Difference between revisions of "Goggles"
Revision as of 13:39, 15 April 2009
Safety Goggles help prevent discomfort, injury to the eye, hospitalisation, the need for surgery, and partial blindness.
Using grinders with no eye protection is high risk, and regularly results in injuries and trips to A&E.
Eye injuries still occur every year to people wearing safety goggles, so making the right choice matters.
There is currently a severe nationwide shortage of spare eyes. No improvement in this situation is expected any time soon.
- Its quicker not to bother
It may seem so at the time, but the incidents that too often result will wipe out that time saving many times over, and give you much bigger problems to worry about than saving a poxy 30 seconds.
- I'm OK
Often you will be, but sometimes not. Unfortunately those sometimeses aren't much fun. If that's the lottery you want to play, you can, I guess I'm just the fussy sort that doesn't volunteer for pointless misery, pain and surgery. Choosing to have life feel ok is just a habit of mine.
- Oh it won't happen to me
Maybe so. But there's no way to know. Your eyes are made of the same stuff as everyone else's. A&E staff are quite familiar with eye injury admissions due to no or inadequate eye protection.
- This'll only take a minute
Injury only takes a second.
- I've done this for 2 months without goggles and I'm fine
Lucky you. Lets hope your luck somehow continues. Or you wise up.
- I'm quite used to working with risk in DIY, stop nannying.
OK - they're your eyes after all.
It just takes so little (£2 + 30 seconds) to avoid so many accidents, accidents that are sometimes nasty, and permanently damage your life through impaired vision. Its your choice though.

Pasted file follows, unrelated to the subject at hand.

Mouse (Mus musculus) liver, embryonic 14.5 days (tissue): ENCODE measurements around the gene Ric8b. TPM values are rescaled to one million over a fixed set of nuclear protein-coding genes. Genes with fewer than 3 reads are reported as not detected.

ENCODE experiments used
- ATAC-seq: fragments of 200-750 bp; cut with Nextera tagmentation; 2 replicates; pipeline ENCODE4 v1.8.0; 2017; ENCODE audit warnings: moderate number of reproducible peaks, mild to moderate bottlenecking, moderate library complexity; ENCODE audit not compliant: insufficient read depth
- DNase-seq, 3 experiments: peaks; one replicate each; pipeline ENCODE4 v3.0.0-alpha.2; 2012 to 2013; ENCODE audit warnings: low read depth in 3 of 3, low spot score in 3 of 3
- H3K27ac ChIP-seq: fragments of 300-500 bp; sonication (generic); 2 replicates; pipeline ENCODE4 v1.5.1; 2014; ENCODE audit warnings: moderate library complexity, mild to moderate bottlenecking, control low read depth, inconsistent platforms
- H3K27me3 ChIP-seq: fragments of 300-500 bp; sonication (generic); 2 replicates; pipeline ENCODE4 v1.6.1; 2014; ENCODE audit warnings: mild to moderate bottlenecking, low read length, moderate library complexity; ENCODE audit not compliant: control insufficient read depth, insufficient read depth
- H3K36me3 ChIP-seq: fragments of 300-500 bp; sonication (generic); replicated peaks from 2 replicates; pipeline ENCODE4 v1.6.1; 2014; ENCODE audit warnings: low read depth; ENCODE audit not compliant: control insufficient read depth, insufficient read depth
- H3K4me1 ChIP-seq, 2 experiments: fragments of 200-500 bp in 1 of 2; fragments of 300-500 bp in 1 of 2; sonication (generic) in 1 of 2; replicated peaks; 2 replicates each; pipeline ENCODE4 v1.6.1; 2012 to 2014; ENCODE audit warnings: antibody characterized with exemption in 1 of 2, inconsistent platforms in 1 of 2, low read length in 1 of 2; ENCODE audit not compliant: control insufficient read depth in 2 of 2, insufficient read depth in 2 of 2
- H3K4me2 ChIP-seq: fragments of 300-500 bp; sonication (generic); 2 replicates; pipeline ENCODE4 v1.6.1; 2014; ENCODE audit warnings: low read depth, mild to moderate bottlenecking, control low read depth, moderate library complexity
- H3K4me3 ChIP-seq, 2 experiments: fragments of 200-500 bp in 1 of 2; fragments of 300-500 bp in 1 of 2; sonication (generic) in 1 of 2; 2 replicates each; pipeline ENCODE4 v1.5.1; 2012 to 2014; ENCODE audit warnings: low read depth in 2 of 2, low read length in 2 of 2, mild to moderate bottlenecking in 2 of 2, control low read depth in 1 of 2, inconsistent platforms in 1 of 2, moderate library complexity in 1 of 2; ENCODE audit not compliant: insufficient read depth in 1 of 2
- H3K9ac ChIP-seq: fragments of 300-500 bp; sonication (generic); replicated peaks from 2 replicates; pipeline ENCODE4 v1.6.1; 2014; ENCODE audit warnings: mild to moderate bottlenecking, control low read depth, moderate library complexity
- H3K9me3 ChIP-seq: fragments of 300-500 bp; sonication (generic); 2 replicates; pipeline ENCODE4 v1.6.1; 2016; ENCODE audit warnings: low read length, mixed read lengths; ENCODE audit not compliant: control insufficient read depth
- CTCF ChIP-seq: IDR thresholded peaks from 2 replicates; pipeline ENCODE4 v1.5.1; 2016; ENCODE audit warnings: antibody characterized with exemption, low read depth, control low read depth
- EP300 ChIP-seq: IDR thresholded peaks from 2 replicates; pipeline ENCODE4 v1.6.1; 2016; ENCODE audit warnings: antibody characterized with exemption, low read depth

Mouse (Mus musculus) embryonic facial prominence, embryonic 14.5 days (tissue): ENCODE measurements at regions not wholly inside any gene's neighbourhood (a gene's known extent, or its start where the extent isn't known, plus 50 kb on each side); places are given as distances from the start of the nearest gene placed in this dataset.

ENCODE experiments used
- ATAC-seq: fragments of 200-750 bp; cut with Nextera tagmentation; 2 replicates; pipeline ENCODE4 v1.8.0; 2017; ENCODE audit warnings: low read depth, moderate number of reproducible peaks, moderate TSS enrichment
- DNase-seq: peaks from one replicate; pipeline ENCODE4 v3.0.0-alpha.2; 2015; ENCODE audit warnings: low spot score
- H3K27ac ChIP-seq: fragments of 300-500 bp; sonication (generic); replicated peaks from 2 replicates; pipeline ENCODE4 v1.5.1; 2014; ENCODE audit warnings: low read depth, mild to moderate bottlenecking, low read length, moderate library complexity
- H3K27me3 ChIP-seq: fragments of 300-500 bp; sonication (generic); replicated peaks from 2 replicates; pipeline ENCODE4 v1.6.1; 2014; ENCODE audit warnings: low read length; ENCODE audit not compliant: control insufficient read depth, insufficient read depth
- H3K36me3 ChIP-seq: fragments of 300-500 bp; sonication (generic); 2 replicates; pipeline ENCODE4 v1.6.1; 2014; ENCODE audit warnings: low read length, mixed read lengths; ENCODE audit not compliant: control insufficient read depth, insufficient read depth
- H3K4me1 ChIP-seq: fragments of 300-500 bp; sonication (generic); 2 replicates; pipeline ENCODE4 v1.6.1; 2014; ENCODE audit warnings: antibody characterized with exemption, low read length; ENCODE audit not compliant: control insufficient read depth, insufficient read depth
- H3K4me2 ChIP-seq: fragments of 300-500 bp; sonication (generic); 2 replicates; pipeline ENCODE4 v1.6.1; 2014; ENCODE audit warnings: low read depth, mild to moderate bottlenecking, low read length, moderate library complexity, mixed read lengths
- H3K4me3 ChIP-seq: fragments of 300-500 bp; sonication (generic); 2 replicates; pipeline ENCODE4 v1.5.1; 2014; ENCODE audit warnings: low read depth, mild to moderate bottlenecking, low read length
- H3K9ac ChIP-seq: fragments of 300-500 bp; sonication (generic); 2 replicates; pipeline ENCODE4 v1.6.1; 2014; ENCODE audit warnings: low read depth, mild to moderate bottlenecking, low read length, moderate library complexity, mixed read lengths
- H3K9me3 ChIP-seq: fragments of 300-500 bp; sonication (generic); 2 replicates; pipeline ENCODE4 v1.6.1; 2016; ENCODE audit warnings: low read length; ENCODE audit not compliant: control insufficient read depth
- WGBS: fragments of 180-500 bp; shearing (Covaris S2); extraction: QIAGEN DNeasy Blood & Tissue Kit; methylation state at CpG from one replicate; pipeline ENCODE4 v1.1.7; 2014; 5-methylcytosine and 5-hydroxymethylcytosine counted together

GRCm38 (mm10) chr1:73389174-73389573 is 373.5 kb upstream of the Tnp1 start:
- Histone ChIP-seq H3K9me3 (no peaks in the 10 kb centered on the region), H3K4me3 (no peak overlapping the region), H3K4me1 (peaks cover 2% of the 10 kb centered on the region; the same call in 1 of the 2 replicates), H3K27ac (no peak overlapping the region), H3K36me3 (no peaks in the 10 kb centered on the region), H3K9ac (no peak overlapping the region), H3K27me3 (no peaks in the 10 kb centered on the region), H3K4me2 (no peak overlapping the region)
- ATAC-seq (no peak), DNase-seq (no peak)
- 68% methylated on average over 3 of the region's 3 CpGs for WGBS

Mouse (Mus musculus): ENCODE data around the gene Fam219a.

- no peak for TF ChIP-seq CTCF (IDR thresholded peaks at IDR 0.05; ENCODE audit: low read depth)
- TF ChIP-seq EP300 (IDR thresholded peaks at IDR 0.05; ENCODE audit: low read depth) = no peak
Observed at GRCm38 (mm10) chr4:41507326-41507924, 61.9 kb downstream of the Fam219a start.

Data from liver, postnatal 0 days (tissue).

- I'm kin 'ard
Maybe, but your eyes are made of the same stuff as everyone else, and you won't half look a prat sitting in the eye surgery unit. You won't look too smart on site doing something that's going to injure you either.
- It'll take too long to go buy goggles, I've got a job to do
It takes even longer at A&E. Some days people have to sit there for hours before they get seen to.
Types of Safety Goggles
- Direct Vent goggles have lots of tiny holes to allow moisture out. Unfortunately they also allow sparks from angle grinders in. These are ok for low risk uses such as sanding, but just not upto it for angle grinder use.
- Indirect Vent goggles Have plastic 'knobs' stuck in them for ventilation. The air path through these indirect vents is serpentine, and the chance of a particle following exactly that path is vanishingly small.
- Wraparound safety eyewear is available that goes over glasses.
- Non-enclosed eyewear is of very limited use in DIY work. Never rely on such goggles when grinding. They may be useful for nuisance-only situations, but not many DIY goggle uses are non-risk.
Angle grinders are a particular issue in this area. Every single spark in that orange shower is a red hot piece of metal, grit, or whatever you're grinding. And sometimes a whole lot of them are coming at you thick and fast. Most follow predictable paths, but some don't. Particles at below red heat are still injurious, but not normally visible.
Direct vent goggles are inadequate because the hot particles are not always spherical and can follow wiggly paths through the air, through the vent holes and into your eye.
Indirect vented goggles are the solution. Always use indirect vent goggles with grinders.
Goggles also give some protection against disc breakage, workpiece throwing and tool throw.
Your Nose is a Hazard
Having chosen the right goggles, are your eyes safe? Not quite, because goggles don't always stay closely fitted around the nose. If not positioned correctly, if the strap is not quite tight enough or poorly positioned, if you move your head and the goggles move slightly, you've exposed an air path straight to your eyes again.
Check there are no gaps around your nose before work.
Goggles are also a Hazard
Goggles deteriorate. When you can no longer see clearly, replace them.
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